You may lose the battle but don’t stop fighting the war.

It becomes daunting, being a regular-ass person who has to deal with the American medical complex.

You may even consider yourself a reasonably intelligent and resourceful person, capable of functioning fairly well in every other aspect of life/adulting in general.

Maybe you’re like me, and you are fairly well-educated, have a good bit of life experience, have survived quite a bit and lived to tell the tale and so you get a little bit cocky about it.

Like, “What could they possibly throw at me that I haven’t survived, ducked, or dodged before?”

If you only knew. If I only knew.

When you are a chronic pain/back pain patient, nothing is reasonable. I hope that I can save someone else some of the mental anguish I’ve experienced by telling them this up front:

The system is designed to drive you batty, make you question yourself, and consider giving up basically every day.

You can’t. You have to keep fighting.

For yourself and your sanity and overall well-being, you have to suck up your pride and lick your wounds and keep fighting because if you don’t…no one else will.

“They” count on you giving up.

I am a survivor of things. I may not be the toughest broad on the planet but I’m no slouch. When I fail at something, or some circumstance defeats me, I’m usually pretty good about crying it out for a bit and then getting real pissed and taking care of business.

Every warrior has their limitations though, and advocating for yourself and your right to proper care and good health, especially in the American medical complex, can get real overwhelming real quick.

Those who have been following along know that I last worked on 6/20/17. My primary care doctor completed FMLA paperwork so that I could take time off of work to heal and recover from what was happening in my spine.

I have since been participating in aquatic physical therapy, spinal injections for pain management, transitioning to an anti-inflammatory diet, trying yoga out…basically anything that doctors, specialists, or my mom (she works in this industry as the Clinical Manager at a spine clinic back home) has asked of me I have tried to do and stick to.

I only have one physician writing my prescriptions, have avoided narcotic/opioid medications, and my family has no spent about $400 on CBD oil stock for me.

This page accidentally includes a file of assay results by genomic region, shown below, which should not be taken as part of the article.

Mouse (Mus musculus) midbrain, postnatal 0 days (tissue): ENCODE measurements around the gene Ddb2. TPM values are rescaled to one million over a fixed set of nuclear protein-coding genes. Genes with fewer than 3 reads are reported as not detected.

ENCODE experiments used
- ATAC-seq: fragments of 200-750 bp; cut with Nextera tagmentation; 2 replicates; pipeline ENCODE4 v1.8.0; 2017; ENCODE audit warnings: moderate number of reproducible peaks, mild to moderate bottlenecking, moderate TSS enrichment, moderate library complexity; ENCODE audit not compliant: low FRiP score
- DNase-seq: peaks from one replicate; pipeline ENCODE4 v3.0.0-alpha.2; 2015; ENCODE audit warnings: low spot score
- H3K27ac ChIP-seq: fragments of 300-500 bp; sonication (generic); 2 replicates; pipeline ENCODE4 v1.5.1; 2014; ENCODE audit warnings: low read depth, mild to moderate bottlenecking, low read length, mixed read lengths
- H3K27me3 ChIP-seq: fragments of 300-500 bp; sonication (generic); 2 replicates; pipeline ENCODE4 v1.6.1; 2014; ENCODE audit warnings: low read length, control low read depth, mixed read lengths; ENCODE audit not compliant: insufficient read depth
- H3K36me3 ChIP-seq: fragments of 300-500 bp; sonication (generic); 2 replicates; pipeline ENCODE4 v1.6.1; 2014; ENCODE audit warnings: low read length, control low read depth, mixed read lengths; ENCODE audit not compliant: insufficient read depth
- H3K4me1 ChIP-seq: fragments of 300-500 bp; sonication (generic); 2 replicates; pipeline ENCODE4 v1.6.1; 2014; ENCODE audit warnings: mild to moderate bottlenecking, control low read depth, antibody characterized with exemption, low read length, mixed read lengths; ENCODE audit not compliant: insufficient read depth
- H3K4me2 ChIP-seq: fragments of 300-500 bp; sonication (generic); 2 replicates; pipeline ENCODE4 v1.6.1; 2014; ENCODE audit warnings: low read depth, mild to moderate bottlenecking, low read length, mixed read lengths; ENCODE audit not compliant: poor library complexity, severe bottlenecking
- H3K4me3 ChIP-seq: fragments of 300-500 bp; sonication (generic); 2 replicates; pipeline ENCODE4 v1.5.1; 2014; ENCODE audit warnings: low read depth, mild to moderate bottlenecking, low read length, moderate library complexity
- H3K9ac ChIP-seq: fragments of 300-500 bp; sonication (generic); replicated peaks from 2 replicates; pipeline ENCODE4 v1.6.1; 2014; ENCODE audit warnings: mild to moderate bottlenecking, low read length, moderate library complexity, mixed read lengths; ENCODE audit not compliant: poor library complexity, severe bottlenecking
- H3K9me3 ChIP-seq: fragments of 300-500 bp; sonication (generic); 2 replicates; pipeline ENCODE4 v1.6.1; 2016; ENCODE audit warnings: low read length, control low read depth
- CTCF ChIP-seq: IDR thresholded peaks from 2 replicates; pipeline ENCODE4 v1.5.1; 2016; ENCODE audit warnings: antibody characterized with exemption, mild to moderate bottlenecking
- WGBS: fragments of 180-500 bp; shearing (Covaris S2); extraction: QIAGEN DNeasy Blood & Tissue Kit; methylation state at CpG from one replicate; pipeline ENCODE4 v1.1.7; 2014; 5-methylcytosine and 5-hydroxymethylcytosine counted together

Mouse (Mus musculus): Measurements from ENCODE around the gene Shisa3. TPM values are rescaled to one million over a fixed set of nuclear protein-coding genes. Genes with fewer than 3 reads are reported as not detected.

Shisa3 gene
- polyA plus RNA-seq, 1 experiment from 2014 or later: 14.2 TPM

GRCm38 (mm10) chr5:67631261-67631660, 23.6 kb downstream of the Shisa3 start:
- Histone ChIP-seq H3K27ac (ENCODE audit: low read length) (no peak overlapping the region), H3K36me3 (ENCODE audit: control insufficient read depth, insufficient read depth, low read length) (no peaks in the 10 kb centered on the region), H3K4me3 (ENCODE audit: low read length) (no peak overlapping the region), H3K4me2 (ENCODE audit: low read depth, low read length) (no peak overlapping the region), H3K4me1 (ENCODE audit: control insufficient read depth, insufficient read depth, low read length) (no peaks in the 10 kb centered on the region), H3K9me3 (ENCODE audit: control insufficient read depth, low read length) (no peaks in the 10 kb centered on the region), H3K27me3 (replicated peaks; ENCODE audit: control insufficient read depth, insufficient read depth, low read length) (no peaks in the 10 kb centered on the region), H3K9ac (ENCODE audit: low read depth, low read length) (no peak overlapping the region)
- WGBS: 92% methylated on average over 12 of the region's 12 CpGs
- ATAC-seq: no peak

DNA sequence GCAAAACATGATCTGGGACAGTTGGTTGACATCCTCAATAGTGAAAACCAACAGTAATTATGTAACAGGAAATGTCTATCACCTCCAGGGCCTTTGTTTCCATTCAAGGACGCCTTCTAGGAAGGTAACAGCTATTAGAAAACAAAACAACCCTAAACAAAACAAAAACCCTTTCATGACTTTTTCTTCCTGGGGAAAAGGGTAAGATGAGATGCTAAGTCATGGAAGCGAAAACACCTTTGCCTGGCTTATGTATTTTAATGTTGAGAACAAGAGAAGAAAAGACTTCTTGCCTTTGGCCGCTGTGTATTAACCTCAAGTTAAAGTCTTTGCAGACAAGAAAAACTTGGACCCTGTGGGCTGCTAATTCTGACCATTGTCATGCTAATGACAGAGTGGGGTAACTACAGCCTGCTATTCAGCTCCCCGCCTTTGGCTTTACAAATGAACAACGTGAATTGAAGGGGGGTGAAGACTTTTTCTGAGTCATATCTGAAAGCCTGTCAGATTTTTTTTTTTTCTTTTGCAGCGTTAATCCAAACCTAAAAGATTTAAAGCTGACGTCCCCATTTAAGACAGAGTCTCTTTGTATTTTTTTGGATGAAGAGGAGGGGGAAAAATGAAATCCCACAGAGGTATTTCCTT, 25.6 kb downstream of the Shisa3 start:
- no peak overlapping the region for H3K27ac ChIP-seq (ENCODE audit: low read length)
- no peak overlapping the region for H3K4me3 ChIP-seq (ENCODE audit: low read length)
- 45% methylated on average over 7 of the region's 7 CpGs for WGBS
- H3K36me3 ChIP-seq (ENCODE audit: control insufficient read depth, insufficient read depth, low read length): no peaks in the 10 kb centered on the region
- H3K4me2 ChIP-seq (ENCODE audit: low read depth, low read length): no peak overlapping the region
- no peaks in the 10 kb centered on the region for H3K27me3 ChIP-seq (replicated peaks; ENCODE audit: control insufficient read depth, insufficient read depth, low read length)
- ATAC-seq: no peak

Outside of my physical recovery and rehabilitation I have also done all I can to keep myself and my mind busy and active on the couch and in my home, where I spend 90% of my time. I’ve invented my own brand and hashtags as such.

When my pain was overwhelming for me and I began to have thoughts of self harm I was honest and open with my doctor and we managed that.

I say all of that to say this:

It should be obvious to anyone at this point that I am actively participating and invested in my own recovery and I am not just a drug-seeking lay-about who just wants to “cheat the system” and collect disability checks.

I’m going to summarize for you a bit of what I have been up against since this all started.

It was May 8th when I walked into my doctor’s office, in tears, and said, “I know that we have discussed me not wanting to have to take narcotic/opioid medications to manage my back pain…it has suddenly become much less manageable and I’m scared and I think something has gone wrong. I can’t take this pain anymore.”

My PCP took x-rays of my lower back right then, stated that he was concerned because there was a disc that he could hardly make out in the x-ray, ordered an MRI, and wrote me a prescription for Gabapentin.

I had the MRI less than a week later.

I saw an orthopedic specialist next, I’ll call him Ortho #1, who spent all of two minutes in the exam room with me, looked at my images and said that he was the wrong guy to be treating me, ordered bilateral epidural spinal injections at my L4/L5 disc and sent me on my way.

I was in tears with pain and when I asked about FMLA and he said, “I don’t think we need to talk about that yet. I’ve only seen you this one time.” With that, he walked out of the room.

Next I got the bilateral epidural spine injections.

The day I went in also happened to be the day that my left leg went completely limp and numb and I couldn’t walk. Nathan had to push me around in a wheel chair.

Then came the three days of pure Hellish pain. The injections ultimately failed and only made my pain worse for a week. Also, the left leg continued to go limp and numb.

Next, I saw the spine surgeon — Ortho #2. I was in tears of pain when I saw him, as well. I had left work for the appointment.

He walked in and said, “I can see from your images why you are in so much pain, but I can’t help you. I would only make your pain worse. You’re not a surgical candidate.”

He then told me that I needed pain management, offered me narcotic medications as my long-term treatment option, got pissy with me when I refused, and referred me to the pain guy who he said was actually the guy who had done my spinal injections.

I asked about FMLA, explained how difficult it was to do my job which required a lot of driving, when driving and getting in and out of the car were/are the two most painful things for me and always exacerbated my pain and other symptoms such as numbness and tingling.

He said he wasn’t comfortable talking about that yet because he’d only seen me one time.

A few days later, I saw the pain guy. We’ll just call him The Pain Guy.